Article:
Alaska Fish & Wildlife News
Brown Bear Research in Alaska
Alaska is home to about 32,000 brown bears, ranging from the Arctic to the Southeast rainforest. Whether these are the oft-photographed McNeil River bears, the famous trophy Kodiak Island bears, or secretive urban bears co-existing with Anchorage residents, state wildlife biologists are keenly interested in these magnificent animals.
Brown bears tend to be called grizzly bears in Interior and northern Alaska, but they are all Ursus arctos. There is much to learn about their basic ecology, habitat needs, and how they are affected by hunting and resource development. Researchers are also refining the techniques used to study bears, implementing innovative survey methods and state of the art tracking and monitoring tools. The benefits of this work extends beyond Alaska.
“Brown bears are charismatic and of great interest to the world in terms of their ecology and conservation,” said Doug Larsen, Southeast Alaska’s Regional Supervisor for Wildlife. “Brown bears are highly valued by both consumptive and nonconsumptive users.”
One important source of information on brown bears comes from hunters, who are required to bring the hide and skull in to a Fish and Game office (or a representative) for examination and to provide some details about their hunt. Hunters take about 1,450 brown bears each year in Alaska on average, with harvests varying from one part of the state to another. The department’s sealing data indicates successful bear hunters generate about 6,300 days of recreational hunting each year. Hunters also contribute significantly to funding bear research, through license sales and excise taxes on guns and ammunition.
As part of the charge to sustainably manage brown bears across the state, the department annually conducts research, survey and inventory work to measure changes in the status of brown bear populations and their habitats; biologists also monitor the impacts of factors influencing the well being of brown bears. This information also helps the department work with the Alaska Board of Game to develop and implement appropriate harvest goals for distinct areas, and to partner with other agencies nationally and internationally to manage this valued species.
The department also provides the public with up-to-date information that improves public awareness about brown bears. This helps in making land use decisions, assessing predator management programs, and managing for public benefits.
Survey and Inventory Work
Survey and Inventory work, including harvest and population data, helps identify trends in the sex and age composition of harvested bears and assess whether populations are increasing, decreasing, or stable in various parts of the state. Assessments are also made about harvest rates and the need to revise those rates through the Board of Game’s regulatory process. Simulation modeling helps wildlife managers understand the probable relationships between trends in available data and corresponding trends in bear populations. The department also assesses incidences of non-hunting mortality. To detect trends in bear densities, biologists use capture-recapture techniques, bear track counts, and conduct den surveys and aircraft population surveys.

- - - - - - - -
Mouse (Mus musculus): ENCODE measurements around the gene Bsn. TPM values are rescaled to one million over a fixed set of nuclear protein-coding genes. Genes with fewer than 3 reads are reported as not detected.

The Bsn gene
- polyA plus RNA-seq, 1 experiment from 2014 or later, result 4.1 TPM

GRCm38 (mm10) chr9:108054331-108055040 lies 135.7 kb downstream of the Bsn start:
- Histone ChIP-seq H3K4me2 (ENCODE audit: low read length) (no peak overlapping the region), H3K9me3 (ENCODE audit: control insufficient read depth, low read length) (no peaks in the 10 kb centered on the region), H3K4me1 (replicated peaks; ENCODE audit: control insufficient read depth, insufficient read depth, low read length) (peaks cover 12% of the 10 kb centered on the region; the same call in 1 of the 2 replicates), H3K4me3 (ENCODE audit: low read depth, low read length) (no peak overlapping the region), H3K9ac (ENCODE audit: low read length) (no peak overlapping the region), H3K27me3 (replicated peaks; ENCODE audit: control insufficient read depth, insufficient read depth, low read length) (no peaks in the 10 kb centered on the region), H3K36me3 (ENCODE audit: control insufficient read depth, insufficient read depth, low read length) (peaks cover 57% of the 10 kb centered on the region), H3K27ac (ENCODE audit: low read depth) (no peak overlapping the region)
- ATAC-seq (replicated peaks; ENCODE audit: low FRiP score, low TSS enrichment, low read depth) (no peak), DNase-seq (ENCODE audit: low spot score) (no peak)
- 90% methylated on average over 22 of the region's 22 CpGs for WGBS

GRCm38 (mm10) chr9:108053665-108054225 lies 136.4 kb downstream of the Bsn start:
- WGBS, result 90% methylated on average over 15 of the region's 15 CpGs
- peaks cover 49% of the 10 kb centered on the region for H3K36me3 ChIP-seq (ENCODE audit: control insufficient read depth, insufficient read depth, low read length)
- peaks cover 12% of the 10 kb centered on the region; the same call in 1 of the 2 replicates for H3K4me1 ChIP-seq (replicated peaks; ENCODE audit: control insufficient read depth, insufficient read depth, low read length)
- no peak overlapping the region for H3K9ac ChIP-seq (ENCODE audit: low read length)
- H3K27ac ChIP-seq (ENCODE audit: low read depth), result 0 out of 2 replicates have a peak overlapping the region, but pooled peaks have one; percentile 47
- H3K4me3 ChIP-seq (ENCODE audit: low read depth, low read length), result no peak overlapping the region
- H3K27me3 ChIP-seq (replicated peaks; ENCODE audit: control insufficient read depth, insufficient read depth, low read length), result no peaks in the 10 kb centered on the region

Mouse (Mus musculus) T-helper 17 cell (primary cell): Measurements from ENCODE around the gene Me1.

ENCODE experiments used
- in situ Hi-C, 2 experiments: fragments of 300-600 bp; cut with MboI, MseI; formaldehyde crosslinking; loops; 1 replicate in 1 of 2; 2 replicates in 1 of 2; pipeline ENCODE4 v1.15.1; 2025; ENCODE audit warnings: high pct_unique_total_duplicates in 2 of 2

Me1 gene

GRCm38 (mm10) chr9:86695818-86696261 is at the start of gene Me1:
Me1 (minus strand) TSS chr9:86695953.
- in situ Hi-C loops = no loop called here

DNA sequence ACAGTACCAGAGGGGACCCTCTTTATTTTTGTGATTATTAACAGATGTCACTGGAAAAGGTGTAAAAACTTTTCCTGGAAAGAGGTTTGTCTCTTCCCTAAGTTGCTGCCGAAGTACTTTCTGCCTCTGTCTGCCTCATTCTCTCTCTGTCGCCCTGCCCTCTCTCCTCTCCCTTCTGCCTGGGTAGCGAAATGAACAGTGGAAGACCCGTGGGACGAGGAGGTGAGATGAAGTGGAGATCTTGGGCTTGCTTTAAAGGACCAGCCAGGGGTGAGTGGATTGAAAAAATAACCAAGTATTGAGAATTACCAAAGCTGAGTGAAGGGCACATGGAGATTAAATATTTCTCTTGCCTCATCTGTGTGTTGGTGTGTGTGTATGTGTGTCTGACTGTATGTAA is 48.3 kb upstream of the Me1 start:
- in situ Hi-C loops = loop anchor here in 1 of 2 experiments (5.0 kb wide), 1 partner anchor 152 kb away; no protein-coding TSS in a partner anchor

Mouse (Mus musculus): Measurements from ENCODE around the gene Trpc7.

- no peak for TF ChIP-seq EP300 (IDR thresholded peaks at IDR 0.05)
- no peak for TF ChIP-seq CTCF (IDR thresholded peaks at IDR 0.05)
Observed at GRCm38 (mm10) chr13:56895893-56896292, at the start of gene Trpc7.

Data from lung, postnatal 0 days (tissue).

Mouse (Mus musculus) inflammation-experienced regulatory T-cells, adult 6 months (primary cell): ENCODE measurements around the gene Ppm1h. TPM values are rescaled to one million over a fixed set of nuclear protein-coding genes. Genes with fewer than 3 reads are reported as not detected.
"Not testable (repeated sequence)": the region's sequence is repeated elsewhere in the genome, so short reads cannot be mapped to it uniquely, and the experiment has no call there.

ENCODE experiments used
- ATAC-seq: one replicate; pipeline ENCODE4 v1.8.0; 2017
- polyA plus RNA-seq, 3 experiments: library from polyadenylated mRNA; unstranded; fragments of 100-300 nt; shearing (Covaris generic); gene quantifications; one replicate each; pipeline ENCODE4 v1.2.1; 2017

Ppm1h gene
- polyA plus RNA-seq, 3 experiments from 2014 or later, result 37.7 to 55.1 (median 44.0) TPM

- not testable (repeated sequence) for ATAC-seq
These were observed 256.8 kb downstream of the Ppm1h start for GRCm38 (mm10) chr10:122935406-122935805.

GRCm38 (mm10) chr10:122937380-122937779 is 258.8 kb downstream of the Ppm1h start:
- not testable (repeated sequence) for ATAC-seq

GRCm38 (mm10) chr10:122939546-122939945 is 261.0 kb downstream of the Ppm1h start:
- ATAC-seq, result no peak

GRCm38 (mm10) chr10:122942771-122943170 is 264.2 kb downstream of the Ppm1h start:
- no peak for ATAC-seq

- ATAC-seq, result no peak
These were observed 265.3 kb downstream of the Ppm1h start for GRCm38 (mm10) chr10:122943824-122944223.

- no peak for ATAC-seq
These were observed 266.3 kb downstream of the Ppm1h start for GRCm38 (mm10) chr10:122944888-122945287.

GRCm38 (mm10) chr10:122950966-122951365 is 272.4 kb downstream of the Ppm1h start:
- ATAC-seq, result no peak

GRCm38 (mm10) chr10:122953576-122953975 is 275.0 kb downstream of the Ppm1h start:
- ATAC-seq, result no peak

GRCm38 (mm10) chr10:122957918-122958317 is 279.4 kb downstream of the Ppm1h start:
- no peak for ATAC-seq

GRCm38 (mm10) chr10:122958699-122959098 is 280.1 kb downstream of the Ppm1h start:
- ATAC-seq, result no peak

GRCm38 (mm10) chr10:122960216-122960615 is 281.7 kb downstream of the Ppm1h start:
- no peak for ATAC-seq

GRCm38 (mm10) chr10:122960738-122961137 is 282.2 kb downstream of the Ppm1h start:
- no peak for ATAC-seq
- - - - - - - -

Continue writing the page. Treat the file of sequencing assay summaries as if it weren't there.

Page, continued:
Much of this information is made publicly available through the brown bear management reports, which are prepared every two years. The reports include historical and current data, management directions, methods, Board of Game actions, harvests and natural mortality, habitat assessments, and local and statewide non-regulatory issues. These reports are used by biologists, user-groups and land-management agencies to manage populations.
Brown Bear Viewing in Special Areas
The State of Alaska manages the McNeil River State Game Refuge and the Pack Creek Bear Viewing Area, both of which are closed to bear hunting and managed for brown bear viewing during a summer season. These two areas attract more than 1,500 people each year who watch as many as 150 different brown bears. To insure a manageable numbers of visitors have a safe, quality experience, the wildlife viewers apply for a permit to visit the areas – permits for the Pack Creek on Admiralty Island in Southeast Alaska are generally available, while McNeil River permits are more coveted (apply early).
North Slope Oilfields Research
Studies on the North Slope help biologists understand brown bear interactions with oilfield activities and the basic ecology of brown bears along the mid-Beaufort coast (the largest oilfield area in the U.S.). These are the northernmost mainland brown bears (called grizzlies locally) in North America, overlapping the range of polar bears.
These studies help biologists understand population dynamics and habitat use, and help to reduce or minimize impacts of development on bear populations and allow harvest opportunities for hunters. Biologists use den detection research to develop den habitat models, which helps the oil industry detect denning grizzly bears and avoid them during winter exploration, transportation, and maintenance activities.